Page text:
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Joint guidance on general anaesthesia in young children

18 Apr 2017

New professional joint guidance has been released on the use of general anaesthesia in young children.

Following reports emerging of possible effects of anaesthesia on the developing brain, new professional joint guidance has been released by the Association of Paediatric Anaesthetists of Great Britain and Ireland (APAGBI), Royal College of Anaesthetists, Association of Anaesthetists of Great Britain and Ireland, and the College of Anaesthetists of Ireland on the use of general anaesthesia in young children.

Below are the key points from the guidance: 

  • Studies on immature animals have demonstrated that general anaesthetic agents can induce changes in the central nervous system. Some of these studies have also suggested longer-term effects on learning and memory tests.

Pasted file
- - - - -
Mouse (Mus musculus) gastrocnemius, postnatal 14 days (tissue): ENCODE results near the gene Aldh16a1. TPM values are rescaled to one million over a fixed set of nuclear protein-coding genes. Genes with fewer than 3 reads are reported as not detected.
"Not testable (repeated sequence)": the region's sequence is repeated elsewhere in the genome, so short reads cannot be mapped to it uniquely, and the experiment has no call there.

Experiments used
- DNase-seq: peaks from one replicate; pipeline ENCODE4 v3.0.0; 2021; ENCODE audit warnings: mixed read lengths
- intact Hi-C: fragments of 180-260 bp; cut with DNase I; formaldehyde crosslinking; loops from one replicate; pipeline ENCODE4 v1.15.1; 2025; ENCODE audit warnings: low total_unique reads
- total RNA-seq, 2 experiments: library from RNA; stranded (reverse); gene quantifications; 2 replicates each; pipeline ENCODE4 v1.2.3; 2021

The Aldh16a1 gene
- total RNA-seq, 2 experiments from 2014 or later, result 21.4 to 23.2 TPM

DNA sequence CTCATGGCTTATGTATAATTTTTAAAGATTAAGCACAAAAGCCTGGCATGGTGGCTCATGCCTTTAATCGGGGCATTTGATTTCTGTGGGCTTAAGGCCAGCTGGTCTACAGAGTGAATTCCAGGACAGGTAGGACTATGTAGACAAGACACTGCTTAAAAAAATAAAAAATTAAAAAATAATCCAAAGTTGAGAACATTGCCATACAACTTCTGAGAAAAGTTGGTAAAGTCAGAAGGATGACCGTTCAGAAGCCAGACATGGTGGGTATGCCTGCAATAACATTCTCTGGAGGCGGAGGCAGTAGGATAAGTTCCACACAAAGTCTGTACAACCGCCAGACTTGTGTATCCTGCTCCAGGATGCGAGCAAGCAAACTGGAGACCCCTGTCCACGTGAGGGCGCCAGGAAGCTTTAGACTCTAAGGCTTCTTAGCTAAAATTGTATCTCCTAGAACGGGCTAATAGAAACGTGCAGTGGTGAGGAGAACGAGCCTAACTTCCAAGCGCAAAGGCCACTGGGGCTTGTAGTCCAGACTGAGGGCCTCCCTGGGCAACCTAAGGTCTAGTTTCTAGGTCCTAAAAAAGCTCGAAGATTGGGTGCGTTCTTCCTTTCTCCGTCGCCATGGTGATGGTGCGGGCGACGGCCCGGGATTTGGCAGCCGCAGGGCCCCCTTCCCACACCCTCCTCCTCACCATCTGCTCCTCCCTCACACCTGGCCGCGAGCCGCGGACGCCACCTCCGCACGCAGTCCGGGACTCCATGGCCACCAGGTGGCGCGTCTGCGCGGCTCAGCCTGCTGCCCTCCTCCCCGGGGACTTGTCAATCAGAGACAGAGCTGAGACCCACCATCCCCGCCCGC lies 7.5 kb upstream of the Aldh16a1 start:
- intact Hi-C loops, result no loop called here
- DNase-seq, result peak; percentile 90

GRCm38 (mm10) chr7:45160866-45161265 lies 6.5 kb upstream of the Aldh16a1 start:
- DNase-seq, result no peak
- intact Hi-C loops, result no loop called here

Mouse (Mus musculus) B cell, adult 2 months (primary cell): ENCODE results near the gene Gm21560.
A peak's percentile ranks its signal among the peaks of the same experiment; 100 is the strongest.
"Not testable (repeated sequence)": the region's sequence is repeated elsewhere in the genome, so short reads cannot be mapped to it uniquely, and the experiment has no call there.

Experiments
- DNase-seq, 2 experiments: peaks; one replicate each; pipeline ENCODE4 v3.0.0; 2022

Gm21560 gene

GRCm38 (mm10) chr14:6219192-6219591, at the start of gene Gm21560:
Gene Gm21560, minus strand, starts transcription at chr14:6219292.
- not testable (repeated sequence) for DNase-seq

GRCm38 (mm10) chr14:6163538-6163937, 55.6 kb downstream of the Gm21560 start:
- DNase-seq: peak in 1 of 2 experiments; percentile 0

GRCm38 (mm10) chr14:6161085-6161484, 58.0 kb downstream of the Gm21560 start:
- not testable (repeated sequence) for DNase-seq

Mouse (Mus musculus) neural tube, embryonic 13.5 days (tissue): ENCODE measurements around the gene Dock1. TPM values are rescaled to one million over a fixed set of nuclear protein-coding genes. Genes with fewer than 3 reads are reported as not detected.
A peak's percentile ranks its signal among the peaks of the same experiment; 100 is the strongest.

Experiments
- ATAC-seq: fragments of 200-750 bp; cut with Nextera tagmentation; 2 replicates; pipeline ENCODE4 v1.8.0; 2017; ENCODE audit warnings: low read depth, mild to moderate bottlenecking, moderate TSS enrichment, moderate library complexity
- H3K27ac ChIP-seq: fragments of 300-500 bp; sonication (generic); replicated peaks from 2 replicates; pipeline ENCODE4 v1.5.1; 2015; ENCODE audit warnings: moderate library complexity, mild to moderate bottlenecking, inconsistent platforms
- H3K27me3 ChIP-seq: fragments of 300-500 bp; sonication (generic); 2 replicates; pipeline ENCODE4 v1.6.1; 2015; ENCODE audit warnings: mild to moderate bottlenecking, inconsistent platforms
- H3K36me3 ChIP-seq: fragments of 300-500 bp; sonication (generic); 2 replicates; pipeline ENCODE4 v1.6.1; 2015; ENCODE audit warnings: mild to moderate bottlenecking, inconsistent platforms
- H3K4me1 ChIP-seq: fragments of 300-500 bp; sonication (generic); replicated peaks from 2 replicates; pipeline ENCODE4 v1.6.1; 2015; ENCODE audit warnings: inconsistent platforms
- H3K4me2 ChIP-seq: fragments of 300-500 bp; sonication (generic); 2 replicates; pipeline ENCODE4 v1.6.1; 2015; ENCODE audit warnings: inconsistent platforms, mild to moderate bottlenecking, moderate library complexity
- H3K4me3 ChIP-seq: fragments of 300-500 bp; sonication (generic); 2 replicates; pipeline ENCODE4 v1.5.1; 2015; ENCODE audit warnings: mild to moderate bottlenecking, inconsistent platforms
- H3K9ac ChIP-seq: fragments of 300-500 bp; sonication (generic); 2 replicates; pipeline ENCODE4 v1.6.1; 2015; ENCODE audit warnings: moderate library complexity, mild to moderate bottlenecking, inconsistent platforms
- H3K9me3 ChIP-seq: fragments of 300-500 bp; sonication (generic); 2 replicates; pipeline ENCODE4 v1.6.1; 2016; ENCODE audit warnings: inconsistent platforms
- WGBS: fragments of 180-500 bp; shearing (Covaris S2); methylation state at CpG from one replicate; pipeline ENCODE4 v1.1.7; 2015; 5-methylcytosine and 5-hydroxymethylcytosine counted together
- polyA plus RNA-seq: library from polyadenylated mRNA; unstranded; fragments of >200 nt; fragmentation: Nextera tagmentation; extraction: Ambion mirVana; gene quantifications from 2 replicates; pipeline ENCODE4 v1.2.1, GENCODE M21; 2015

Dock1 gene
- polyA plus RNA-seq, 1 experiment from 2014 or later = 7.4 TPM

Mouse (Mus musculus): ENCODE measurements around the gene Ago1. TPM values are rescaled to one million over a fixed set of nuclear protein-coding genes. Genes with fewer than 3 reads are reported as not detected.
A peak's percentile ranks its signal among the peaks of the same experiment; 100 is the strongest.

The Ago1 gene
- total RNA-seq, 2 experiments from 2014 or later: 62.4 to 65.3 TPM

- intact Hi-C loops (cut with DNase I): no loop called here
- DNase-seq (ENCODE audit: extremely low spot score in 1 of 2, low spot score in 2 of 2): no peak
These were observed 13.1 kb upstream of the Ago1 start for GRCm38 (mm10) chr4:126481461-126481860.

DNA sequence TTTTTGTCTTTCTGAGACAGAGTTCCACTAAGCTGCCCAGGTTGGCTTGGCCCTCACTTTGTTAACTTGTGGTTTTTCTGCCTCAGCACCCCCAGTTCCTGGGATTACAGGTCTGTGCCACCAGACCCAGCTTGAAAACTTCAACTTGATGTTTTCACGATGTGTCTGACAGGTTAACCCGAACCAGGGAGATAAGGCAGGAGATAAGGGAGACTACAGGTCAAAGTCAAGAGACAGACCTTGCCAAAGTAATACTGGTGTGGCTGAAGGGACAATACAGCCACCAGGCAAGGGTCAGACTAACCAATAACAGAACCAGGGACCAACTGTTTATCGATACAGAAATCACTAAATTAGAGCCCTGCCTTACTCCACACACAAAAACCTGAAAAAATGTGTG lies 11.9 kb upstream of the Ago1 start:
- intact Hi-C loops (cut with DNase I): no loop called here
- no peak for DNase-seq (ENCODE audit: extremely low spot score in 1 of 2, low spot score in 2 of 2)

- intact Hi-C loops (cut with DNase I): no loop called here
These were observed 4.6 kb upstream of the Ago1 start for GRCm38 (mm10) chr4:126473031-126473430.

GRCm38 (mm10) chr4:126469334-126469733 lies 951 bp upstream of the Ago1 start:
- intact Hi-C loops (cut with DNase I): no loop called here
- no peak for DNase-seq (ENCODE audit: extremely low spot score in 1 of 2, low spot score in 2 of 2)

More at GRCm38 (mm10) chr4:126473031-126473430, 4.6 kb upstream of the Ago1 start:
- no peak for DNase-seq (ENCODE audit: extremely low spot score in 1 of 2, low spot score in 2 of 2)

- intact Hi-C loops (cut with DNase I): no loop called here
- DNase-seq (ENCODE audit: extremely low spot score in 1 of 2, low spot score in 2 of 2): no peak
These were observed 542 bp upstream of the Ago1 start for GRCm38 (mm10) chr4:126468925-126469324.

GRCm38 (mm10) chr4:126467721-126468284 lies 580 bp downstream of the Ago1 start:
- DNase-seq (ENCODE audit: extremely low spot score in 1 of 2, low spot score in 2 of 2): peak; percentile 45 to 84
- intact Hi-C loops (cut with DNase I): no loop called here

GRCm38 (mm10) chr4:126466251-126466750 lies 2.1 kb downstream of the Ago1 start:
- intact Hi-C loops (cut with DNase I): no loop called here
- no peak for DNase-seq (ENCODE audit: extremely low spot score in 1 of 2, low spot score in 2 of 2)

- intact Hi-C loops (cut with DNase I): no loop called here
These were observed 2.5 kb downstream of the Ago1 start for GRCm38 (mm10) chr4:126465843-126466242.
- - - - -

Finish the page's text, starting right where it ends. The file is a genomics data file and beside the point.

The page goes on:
• To date the results from both epidemiological studies and prospective trials in the human infant have failed to show adverse effects on cognitive development from a single anaesthetic episode of short duration (less than an hour). Data from longer exposures and multiple exposures to surgery and anaesthesia are difficult to interpret due to multiple confounding variables.
  • Continuing to use reliable familiar techniques for paediatric anaesthesia is emphasised. There is no evidence of a particular anaesthetic technique being better than another in terms of influencing any potential long-term neurological effects.
  • Parents/ carers enquiring about the neurological effects of anaesthesia in their infant should be advised that surgery is carried out in infants only when necessary and that currently there is no indication of a long-term neurological effect from a single anaesthesia exposure. They should be referred to the current advice to parents on the APAGBI website.
  • At this time, discussion of the potential influence of infant anaesthesia on long term cognitive development is not regarded as mandatory at every preoperative consultation.

Access the full guidance below.

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